My first Al‑Anon meeting opened my eyes and I saw there were others who struggled as I did. Somehow there was something different about these people in Al-Anon. They seemed at peace as they shared their personal stories with each other. Their kindness and sincerity drew me to want what they had.

My son had been struggling with alcohol and drugs. I felt heartbroken and did the only thing that I thought would help. I tried to fix him, but things only got worse. I neglected everyone, including myself, and could only focus on him. My life lost all its joy. In fact, life became something that I had to endure.

I started to attend Al-Anon meetings regularly. I didn’t know what I learned was preparing me to deal with some of the most painful experiences of my life. Because of Al‑Anon, I became better-equipped to deal with the hardships that were coming.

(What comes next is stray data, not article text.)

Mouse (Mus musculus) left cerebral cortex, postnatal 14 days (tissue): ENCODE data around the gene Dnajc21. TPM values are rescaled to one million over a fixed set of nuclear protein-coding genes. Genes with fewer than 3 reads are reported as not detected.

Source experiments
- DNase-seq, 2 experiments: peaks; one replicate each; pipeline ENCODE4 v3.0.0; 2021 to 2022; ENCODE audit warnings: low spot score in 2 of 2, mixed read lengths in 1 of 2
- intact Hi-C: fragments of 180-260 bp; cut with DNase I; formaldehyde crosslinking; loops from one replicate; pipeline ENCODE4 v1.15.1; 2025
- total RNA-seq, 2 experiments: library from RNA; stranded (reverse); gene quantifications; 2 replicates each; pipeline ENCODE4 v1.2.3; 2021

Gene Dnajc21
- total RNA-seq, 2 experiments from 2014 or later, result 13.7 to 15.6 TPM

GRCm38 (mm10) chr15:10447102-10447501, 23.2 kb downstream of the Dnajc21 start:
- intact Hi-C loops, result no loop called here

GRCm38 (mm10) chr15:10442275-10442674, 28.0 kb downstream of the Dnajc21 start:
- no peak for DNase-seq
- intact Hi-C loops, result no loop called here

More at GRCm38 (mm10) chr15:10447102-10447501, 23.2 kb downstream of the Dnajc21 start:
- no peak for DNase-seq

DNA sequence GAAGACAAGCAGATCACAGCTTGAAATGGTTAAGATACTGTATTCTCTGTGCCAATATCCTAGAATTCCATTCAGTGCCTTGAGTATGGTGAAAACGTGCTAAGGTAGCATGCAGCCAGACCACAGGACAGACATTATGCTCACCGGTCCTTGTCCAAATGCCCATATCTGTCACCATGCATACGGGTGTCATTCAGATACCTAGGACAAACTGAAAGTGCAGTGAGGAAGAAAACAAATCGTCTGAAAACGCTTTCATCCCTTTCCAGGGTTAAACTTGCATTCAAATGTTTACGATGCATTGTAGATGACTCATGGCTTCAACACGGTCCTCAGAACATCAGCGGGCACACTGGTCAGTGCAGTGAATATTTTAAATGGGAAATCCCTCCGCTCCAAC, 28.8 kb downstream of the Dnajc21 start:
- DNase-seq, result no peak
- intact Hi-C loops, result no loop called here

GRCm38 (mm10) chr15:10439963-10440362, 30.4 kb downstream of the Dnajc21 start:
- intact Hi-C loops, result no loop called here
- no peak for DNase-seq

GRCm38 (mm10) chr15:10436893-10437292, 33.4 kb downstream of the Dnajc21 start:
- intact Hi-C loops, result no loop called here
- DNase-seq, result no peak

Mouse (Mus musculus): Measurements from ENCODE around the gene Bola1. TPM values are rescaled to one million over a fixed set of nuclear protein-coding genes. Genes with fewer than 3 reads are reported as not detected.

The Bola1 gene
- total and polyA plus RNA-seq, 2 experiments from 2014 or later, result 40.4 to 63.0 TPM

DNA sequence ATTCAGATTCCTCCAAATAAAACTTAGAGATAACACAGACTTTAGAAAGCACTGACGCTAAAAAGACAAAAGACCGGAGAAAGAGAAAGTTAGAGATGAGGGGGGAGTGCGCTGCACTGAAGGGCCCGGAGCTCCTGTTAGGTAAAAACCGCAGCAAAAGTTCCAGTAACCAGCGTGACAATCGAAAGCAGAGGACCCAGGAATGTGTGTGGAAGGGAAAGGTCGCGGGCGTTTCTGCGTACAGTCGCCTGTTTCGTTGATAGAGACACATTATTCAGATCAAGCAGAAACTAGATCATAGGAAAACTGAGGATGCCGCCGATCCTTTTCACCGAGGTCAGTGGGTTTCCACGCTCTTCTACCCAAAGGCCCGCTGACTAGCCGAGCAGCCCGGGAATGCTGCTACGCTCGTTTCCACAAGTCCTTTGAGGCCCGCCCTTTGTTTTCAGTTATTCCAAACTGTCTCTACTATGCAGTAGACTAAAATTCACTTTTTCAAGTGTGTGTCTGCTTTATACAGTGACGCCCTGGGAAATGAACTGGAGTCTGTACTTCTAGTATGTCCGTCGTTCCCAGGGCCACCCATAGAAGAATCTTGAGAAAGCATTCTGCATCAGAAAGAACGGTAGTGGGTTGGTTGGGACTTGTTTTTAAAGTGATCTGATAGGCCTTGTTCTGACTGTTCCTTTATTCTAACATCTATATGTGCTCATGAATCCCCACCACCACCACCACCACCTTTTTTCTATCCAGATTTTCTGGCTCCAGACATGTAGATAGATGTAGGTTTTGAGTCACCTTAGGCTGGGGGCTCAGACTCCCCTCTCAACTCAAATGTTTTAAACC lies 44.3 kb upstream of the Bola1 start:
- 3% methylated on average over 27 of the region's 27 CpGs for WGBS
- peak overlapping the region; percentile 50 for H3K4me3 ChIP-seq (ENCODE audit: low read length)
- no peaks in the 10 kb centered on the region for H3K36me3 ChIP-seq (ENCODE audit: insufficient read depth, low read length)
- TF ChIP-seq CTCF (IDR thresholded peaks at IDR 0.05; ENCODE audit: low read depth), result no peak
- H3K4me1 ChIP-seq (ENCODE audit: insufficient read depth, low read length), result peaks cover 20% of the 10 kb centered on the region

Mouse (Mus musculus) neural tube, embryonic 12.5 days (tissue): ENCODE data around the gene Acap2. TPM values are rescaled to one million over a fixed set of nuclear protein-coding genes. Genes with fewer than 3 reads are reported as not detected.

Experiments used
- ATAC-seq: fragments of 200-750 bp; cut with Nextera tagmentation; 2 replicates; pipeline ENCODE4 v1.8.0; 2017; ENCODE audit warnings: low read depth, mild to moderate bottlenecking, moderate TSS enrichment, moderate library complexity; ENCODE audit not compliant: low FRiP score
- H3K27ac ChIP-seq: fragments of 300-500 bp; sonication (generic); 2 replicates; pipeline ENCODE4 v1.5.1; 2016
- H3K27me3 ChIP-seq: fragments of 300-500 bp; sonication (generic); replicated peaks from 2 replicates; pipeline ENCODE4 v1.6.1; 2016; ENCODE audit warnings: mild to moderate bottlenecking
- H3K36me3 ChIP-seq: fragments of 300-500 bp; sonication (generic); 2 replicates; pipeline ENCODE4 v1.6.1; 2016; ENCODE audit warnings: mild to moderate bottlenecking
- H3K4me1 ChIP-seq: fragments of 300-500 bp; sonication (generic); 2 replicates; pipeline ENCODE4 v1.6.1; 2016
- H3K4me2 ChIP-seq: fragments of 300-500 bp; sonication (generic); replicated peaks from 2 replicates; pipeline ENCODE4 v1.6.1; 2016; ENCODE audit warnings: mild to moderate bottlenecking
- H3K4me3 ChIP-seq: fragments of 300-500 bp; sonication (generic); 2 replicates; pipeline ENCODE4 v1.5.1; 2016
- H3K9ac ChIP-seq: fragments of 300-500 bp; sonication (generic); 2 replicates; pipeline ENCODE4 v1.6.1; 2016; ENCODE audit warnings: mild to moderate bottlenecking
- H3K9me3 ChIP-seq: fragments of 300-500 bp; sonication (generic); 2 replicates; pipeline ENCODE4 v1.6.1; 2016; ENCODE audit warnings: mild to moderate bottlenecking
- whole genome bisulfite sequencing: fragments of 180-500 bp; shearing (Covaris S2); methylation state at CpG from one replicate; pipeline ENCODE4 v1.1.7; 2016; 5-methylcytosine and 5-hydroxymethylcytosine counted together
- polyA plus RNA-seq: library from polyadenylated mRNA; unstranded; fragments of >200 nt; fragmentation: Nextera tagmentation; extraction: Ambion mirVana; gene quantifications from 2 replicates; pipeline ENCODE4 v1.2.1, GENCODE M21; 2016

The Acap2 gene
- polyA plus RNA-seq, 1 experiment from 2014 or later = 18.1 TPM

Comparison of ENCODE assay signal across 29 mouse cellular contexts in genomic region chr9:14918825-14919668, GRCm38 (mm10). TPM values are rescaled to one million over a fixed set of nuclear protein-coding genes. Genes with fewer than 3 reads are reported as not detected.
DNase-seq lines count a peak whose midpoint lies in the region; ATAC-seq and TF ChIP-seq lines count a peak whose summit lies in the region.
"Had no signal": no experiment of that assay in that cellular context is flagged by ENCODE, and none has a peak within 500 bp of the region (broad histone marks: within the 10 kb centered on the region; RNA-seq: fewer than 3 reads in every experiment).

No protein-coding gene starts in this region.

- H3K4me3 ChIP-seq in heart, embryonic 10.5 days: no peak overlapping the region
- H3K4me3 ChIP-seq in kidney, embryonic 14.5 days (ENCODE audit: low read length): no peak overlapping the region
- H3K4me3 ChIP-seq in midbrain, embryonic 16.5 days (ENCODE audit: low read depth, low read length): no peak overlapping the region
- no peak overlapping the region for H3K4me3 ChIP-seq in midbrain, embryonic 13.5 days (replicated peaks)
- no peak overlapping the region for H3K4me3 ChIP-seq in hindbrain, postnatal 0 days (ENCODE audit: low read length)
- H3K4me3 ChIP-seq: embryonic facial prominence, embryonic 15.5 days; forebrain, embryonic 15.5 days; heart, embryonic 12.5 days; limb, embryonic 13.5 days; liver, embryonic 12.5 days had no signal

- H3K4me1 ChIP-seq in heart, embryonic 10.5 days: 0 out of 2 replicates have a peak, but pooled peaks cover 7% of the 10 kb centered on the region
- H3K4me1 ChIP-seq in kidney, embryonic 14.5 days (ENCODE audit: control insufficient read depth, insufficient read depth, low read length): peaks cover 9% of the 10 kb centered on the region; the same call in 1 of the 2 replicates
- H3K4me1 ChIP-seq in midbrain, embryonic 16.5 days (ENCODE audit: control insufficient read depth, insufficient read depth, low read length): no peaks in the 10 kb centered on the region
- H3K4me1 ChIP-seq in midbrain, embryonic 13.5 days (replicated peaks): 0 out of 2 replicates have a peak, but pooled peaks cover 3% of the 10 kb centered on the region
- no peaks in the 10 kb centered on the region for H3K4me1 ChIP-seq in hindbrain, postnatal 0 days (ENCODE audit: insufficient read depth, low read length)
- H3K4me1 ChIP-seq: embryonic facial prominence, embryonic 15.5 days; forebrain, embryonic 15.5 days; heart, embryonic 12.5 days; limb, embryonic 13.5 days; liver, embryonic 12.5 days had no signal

Thanks to Al‑Anon, I found healthy friends I could reach out to in times of struggle. I found literature to keep me focused and give me peace and reassurance. I also developed a sense of hope that things would improve.

Things have improved with my son, too. Our relationship is healthier. As I look back, I know that the things I learned in Al‑Anon are vitally important in our lives. Before, I could never let my son live his own life, even though I couldn’t win his battles for him. For him to be free, he had to want this for himself—when he was ready.

Thanks to Al‑Anon, now I can go to meetings and not only receive help, but also give help and share my hope with others. Most of all, in Al-Anon I have learned that it is okay for me to be happy and to enjoy life.

By Ruth Ann B., Oklahoma
Al-Anon Faces Alcoholism 2019